“For example, a woman who has a crush on an older man who is an authority figure may yearn for a parent’s approval, or a socially anxious man who has a crush on an extroverted co-worker may fantasize about fact that with the help of such a woman, he would be able to be more confident ,” explains the psychologist.

When does crushing cross the line?

A crush that starts innocently enough can start to turn into a romantic affair if left unchecked. A telltale sign: when you hear news, good or bad, is your first instinct to tell your lover or partner?

“You know you’re feeling good about yourself when your partner is the first person you want to tell the good news and the first person you want to tell the bad news,” says Ryan Howes. “Is this confidant your partner or your crush? If your crush begins to compromise the physical or emotional intimacy you have with your primary relationship, or if you harbor fantasies about it, you are in dangerous territory.

This is why Kathy Hardie-Williams, a marriage therapist, explains that it is important to be honest with yourself. Deep down, is it really “just a crush” or is there something more?

“The line between an affair and a crush is pretty obvious,” she says. “Besides, it’s not possible to have a slight crush on someone you’ve already had a romantic relationship with. That’s what we call ancient history.

What should you do if you suspect your feelings are more serious? First of all, don’t reveal it to your crush that you’re falling in love with, according to Kathy Hardie-Williams.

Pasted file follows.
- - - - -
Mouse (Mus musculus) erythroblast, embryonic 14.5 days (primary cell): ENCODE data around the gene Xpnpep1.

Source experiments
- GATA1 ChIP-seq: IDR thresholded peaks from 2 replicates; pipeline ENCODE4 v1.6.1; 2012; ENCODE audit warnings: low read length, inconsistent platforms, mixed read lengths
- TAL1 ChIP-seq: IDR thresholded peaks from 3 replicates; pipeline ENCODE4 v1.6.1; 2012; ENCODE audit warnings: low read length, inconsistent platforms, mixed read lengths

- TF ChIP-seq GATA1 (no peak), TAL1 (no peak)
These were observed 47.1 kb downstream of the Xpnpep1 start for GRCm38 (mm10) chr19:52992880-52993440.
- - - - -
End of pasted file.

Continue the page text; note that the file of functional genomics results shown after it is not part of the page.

“This can make things awkward to the extent that the other person feels obligated to feel the same way or respond. » She also advises: “You should not break down under the influence of alcohol either. And plan an exit strategy in case of a date, if things are heading in a direction where the line could be crossed.

If you’re having trouble sorting out your feelings about this other person, consider seeking help from a therapist. “Your emotions can be confusing and a third person could help you see things more clearly,” according to Ryan Howes. “If you’re in a committed, exclusive relationship, you’ve made a pact to only have one relationship at a time, and having a crush on another person jeopardizes that pact. »

Should you tell your partner about your crush?

Our experts insist there is no one-size-fits-all answer. It really depends on you, your partner, and the type of relationship you have.

“Some partners may find it exciting to think you’re flirting with someone else, especially if they’re very confident,” explains Samantha Rodman. “Other partners will be deeply hurt. And you probably know whether or not your partner finds it threatening to hear about your inner world, or for example, your past relationships.

Another thing to consider is why you feel obligated – or not – to reveal your crush.

“Is telling your partner better for you because it reduces your guilt and discomfort, or better for them, because they can confirm their suspicions and find out who they’re really with? » specifies Ryan Howes. “If it’s only good for you, and you risk causing undue pain to your partner, it may be best to keep it to yourself. But if you really think it will benefit your partner, even if it makes you uncomfortable, you can tell them.

Finally, one last thing to keep in mind: When having a crush goes too far, it diverts your attention and energy from the real underlying problem, whether it’s a personal problem or something what’s wrong with your relationship.

“Energy should be devoted to the internal conflict or resolution of the problem within the relationship, not an external distraction, even if it is fun ,” says Ryan Howes. “Maybe this resolution means working on yourself, on your relationship, or breaking up with your partner in order to explore other options – and in either case, these scenarios are higher priorities than flirting with a crush. »